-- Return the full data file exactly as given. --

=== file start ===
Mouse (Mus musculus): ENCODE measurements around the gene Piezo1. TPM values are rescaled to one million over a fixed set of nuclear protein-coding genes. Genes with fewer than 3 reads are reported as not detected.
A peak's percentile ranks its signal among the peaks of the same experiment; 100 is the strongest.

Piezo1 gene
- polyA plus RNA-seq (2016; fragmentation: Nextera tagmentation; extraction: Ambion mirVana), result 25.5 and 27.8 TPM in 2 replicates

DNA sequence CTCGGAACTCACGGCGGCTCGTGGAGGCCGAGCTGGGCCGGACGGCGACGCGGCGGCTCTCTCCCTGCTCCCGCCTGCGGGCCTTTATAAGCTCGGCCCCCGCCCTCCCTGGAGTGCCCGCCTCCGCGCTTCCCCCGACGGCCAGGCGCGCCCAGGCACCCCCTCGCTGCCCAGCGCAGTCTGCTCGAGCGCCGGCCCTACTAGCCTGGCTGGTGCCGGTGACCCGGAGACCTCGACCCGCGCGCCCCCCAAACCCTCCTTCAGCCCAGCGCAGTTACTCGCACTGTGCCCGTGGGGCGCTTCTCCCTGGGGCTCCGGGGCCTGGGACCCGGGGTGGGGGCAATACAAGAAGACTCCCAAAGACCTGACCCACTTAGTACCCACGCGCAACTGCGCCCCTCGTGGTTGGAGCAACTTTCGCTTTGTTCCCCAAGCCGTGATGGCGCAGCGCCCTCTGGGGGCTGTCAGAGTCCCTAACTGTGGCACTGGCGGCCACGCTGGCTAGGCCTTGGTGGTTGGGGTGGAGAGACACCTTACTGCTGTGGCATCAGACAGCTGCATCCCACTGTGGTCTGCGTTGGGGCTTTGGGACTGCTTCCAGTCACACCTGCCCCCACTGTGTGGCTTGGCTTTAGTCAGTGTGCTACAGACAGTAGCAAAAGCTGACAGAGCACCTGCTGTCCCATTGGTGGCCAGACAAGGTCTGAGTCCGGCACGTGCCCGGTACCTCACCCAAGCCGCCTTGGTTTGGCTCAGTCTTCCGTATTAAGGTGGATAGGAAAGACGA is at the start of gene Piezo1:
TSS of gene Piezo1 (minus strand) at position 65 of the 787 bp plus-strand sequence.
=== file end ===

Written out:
Mouse (Mus musculus): ENCODE measurements around the gene Piezo1. TPM values are rescaled to one million over a fixed set of nuclear protein-coding genes. Genes with fewer than 3 reads are reported as not detected.
A peak's percentile ranks its signal among the peaks of the same experiment; 100 is the strongest.

Piezo1 gene
- polyA plus RNA-seq (2016; fragmentation: Nextera tagmentation; extraction: Ambion mirVana), result 25.5 and 27.8 TPM in 2 replicates

DNA sequence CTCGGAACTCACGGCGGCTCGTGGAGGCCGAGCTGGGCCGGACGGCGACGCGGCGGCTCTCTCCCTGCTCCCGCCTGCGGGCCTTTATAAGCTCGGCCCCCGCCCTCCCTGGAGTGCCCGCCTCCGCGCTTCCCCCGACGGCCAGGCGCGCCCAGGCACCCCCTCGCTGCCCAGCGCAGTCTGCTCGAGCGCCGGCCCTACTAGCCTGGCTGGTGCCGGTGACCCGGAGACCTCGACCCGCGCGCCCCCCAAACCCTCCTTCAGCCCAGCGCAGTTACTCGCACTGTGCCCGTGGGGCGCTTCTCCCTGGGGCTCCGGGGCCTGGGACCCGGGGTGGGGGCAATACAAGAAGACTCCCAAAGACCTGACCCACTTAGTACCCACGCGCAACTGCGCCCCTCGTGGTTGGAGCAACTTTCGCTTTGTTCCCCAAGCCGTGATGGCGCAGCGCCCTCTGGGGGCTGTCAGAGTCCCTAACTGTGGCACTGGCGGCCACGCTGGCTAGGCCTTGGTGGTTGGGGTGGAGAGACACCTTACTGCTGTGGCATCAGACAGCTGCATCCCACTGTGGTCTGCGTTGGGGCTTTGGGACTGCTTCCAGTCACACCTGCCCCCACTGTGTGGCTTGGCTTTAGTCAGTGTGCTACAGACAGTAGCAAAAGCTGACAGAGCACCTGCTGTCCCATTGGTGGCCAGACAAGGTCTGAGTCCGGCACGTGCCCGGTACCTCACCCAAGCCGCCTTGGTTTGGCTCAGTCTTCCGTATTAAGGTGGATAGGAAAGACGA is at the start of gene Piezo1:
TSS of gene Piezo1 (minus strand) at position 65 of the 787 bp plus-strand sequence.